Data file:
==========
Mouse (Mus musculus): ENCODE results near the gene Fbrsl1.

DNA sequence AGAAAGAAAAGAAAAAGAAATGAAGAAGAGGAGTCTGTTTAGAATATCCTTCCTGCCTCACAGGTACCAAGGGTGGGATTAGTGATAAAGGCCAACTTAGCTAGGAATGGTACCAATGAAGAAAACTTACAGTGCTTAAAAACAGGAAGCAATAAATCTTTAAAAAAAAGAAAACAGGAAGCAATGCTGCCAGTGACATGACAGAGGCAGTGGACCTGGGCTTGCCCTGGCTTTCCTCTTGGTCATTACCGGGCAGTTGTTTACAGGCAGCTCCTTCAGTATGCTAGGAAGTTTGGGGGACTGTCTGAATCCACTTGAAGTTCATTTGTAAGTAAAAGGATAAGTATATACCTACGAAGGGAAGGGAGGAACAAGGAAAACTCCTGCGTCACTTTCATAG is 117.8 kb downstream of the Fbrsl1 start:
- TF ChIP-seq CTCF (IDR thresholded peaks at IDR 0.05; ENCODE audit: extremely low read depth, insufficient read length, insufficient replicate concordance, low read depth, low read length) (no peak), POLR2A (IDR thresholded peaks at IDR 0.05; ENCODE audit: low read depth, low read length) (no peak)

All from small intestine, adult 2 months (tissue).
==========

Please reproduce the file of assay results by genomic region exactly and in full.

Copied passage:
Mouse (Mus musculus): ENCODE results near the gene Fbrsl1.

DNA sequence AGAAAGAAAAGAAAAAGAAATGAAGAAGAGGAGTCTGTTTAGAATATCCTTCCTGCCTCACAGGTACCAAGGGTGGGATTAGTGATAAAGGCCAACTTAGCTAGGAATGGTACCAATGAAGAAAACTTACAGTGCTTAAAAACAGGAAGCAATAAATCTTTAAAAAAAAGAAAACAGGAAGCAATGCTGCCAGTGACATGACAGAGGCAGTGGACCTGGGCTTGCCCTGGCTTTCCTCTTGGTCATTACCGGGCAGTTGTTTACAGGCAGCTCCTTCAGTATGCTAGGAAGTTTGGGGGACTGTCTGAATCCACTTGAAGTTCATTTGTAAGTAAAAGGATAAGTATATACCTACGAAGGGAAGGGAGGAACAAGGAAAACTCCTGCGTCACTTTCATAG is 117.8 kb downstream of the Fbrsl1 start:
- TF ChIP-seq CTCF (IDR thresholded peaks at IDR 0.05; ENCODE audit: extremely low read depth, insufficient read length, insufficient replicate concordance, low read depth, low read length) (no peak), POLR2A (IDR thresholded peaks at IDR 0.05; ENCODE audit: low read depth, low read length) (no peak)

All from small intestine, adult 2 months (tissue).